The second installment of our Voices from the Field entrepreneurship series, Aprelle Duany shares her experience (and struggle) as a female entrepreneur in Kenya.
The road of entrepreneurship is not an easy journey. It takes passion, dedication, and sheer grit to wake up every morning with a dream in your heart to transform your pain points into a sustainable business.
There are many books, DVDs, and YouTube videos to provide a foundation and insight into the world of business, but it’s only experience that will prepare you for the tough road ahead.
As an entrepreneur based in Kenya, there have been many hurdles and challenges that I have faced. This includes navigating cultural nuances, lack of transparency, and corruptive activities. In 2017, The World Bank’s Doing Business, report ranked Kenya in a position of 92 of 190 countries. Though this ranking reflects an opportunity for improvement, I believe that the next generation of wealth through entrepreneurship will come from the continent of Africa. Africa is one of the only “frontier” markets left where you can develop a business, which can create generational impact as well as profitability.
Starting a business anywhere in the world can result in costly mistakes, yet when comparing Silicon Valley to the Savannah Valley, there are a few key ingredients that are missing which can make the difference between building a sustainable business positioned for an IPO and a start-up flop. Many of these hurdles are centered on access. Access to mentors who are willing and able to share their journey, access to supportive and knowledgeable networks for entrepreneurs, and access to capital.
We also see that access becomes an even greater challenge for female entrepreneurs. Due to family responsibilities, cultural expectations, and male dominated industries, women at times can feel intimidated or lack confidence in their entrepreneurial endeavors.
But there is hope! Increasingly, there are more financial programs, women’s networks, and capital initiatives focused on inclusion to level the playing field. This includes access to capital, business development programs, mentorship opportunities and SME-focused banking solutions. A few programs include United States International University’s, 10,000 Women Program, Stanford’s SEED Program, and FORTUNE’s Global Women’s Mentorship Program. These programs specifically focus on developing business professionals from the continent of Africa to encourage success in entrepreneurship.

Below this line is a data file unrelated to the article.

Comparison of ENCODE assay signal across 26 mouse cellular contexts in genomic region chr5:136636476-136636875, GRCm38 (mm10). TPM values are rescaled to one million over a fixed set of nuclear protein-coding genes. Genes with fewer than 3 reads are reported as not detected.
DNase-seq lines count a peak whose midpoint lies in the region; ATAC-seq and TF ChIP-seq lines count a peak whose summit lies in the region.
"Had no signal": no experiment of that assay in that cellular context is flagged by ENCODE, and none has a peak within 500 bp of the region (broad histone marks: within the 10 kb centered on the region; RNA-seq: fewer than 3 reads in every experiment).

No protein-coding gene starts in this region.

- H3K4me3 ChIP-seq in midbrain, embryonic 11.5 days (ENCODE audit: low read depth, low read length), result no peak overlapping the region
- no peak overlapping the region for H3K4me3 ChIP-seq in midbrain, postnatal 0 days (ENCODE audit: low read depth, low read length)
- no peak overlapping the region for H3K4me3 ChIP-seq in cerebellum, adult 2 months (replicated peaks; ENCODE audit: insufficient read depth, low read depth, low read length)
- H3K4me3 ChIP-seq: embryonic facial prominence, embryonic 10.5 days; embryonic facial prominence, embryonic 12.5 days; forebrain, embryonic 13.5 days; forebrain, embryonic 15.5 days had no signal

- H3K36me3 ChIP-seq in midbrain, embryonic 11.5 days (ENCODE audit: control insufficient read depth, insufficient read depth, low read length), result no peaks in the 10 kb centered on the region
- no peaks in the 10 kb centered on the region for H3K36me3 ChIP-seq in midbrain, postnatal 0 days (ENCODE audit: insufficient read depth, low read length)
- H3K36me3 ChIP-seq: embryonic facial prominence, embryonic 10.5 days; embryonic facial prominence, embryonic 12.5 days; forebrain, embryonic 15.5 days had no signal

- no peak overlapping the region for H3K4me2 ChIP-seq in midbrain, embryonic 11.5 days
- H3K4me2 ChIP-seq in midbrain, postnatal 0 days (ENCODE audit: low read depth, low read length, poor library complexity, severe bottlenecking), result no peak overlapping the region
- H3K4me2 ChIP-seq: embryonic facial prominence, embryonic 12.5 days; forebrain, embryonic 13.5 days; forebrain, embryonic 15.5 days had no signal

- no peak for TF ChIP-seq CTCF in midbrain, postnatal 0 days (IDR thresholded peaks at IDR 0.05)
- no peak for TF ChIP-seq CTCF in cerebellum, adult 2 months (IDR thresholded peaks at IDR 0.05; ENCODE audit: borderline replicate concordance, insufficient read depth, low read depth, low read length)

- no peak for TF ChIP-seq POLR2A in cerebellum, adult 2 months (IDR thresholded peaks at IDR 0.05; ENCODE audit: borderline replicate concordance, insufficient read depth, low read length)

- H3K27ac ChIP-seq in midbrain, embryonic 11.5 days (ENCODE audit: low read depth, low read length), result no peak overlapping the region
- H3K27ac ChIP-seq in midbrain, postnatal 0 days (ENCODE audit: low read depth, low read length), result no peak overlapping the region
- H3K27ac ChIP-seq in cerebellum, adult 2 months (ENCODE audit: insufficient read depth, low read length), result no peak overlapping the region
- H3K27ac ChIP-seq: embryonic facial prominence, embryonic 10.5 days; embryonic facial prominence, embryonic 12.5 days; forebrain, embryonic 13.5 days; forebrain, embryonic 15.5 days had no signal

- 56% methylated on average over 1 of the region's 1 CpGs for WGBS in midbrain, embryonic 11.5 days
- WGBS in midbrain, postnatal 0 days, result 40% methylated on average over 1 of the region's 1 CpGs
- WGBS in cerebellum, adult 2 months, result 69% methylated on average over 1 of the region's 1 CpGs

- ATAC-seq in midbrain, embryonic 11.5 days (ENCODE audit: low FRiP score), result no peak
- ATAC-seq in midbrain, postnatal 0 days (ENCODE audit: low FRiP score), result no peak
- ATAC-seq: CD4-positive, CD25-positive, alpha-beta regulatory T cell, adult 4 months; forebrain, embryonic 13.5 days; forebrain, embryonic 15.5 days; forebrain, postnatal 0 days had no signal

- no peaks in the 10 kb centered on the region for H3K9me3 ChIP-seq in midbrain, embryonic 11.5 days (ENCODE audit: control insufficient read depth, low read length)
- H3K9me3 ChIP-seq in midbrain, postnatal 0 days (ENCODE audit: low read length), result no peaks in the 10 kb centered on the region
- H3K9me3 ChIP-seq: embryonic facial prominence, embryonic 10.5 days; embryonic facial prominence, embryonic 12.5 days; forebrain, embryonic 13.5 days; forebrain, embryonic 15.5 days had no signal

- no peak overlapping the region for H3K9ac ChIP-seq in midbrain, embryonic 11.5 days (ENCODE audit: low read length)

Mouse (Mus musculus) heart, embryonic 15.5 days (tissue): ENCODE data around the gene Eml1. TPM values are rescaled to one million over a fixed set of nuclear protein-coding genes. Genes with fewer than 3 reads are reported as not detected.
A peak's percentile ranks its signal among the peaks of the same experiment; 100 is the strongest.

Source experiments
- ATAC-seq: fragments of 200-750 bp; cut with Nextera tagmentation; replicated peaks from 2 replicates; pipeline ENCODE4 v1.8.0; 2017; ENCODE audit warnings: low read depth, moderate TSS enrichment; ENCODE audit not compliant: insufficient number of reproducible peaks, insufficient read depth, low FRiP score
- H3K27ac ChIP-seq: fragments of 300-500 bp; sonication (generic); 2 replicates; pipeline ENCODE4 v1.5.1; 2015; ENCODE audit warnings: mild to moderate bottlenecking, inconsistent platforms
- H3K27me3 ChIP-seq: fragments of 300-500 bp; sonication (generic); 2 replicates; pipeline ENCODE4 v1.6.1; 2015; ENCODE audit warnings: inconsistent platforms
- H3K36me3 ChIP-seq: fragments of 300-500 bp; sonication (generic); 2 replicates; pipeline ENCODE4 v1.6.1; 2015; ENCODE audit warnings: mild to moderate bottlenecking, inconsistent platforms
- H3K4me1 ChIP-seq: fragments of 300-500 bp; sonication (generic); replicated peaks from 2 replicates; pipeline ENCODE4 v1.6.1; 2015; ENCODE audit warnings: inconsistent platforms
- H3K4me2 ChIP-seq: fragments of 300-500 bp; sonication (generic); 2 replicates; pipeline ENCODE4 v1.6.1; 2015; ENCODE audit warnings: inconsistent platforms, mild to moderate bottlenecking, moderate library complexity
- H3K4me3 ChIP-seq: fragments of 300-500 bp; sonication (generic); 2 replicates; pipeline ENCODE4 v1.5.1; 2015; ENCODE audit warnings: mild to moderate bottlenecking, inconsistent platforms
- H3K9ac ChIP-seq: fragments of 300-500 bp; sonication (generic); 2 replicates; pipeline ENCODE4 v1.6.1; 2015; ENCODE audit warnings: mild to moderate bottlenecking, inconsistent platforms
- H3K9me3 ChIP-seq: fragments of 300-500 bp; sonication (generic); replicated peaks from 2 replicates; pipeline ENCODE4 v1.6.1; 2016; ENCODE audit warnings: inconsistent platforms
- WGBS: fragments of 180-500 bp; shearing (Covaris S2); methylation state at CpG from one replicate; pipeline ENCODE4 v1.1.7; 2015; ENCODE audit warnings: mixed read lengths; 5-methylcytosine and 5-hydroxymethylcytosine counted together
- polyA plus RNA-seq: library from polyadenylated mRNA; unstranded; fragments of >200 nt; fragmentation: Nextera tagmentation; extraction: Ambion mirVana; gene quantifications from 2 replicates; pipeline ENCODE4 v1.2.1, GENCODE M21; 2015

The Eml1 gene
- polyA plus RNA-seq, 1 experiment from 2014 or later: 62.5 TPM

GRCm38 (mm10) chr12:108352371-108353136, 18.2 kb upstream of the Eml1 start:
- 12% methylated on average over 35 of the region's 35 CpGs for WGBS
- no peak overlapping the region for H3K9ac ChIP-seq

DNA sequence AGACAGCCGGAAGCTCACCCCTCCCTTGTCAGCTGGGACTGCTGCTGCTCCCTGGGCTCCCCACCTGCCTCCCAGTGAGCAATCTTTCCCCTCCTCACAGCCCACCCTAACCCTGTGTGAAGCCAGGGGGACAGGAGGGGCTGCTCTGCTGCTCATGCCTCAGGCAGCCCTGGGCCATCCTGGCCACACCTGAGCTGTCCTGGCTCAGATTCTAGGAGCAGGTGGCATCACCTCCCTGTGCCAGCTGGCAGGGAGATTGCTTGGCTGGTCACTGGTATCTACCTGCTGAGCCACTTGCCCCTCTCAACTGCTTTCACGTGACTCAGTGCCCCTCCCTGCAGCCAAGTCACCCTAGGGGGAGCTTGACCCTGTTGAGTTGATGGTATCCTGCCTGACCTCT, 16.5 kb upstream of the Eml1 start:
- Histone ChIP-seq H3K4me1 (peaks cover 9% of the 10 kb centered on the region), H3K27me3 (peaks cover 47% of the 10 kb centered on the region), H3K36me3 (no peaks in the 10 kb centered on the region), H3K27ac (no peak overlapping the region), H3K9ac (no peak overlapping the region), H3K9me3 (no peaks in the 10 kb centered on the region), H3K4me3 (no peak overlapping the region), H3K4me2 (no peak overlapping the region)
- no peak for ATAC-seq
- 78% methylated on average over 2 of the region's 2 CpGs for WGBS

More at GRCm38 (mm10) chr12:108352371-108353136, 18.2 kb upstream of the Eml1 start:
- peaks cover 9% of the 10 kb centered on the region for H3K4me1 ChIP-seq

Through my journey of developing a luxury brand based on my experience in Africa, I have learned many tough lessons; take note of them below so that you can avoid the same pitfalls:
1. Do not work in isolation.
Join a network or create a network with like-minded individuals who you can brainstorm with and utilize as accountability partners.
2. Find a mentor or advisor.
Locate a seasoned professional who has had success in a related field or industry. This person can be key in saving you time and resources while navigating business success.
3. Get to market with your MVP and sell, sell, sell!
Regardless if you are offering products or services, the sooner you get your MVP (minimal viable product) to market, the sooner you will learn if it is feasible or not. The earlier you test and measure your concept the better. Many entrepreneurs, especially women, feel as though their product or service must be perfect before launching it to the market. This will waste valuable time, resources, and momentum.
4. Set clear goals and write them down!
Goal setting is one of the most beneficial actives when developing a business. Having clear targets written down can mean the difference between success and failure. Clarify your vision and goals, write them down, and revisit them regularly. I recommend starting with a Lean canvas.
From climbing the corporate ladder to surviving a civil war, Aprelle Duany’s life has been a series of hurdles and triumphs, forming the foundation of her eponymous accessories brand, APRELLEDUANY. Coupling her IT analyst experience and a Summa Cum Laude Accessories Design degree, Duany launched APRELLEDUANY in 2014, inspired by her experience in Africa, philanthropic journey, and a fascination with luxury.
For more information please send an email to info@APRELLEDUANY.com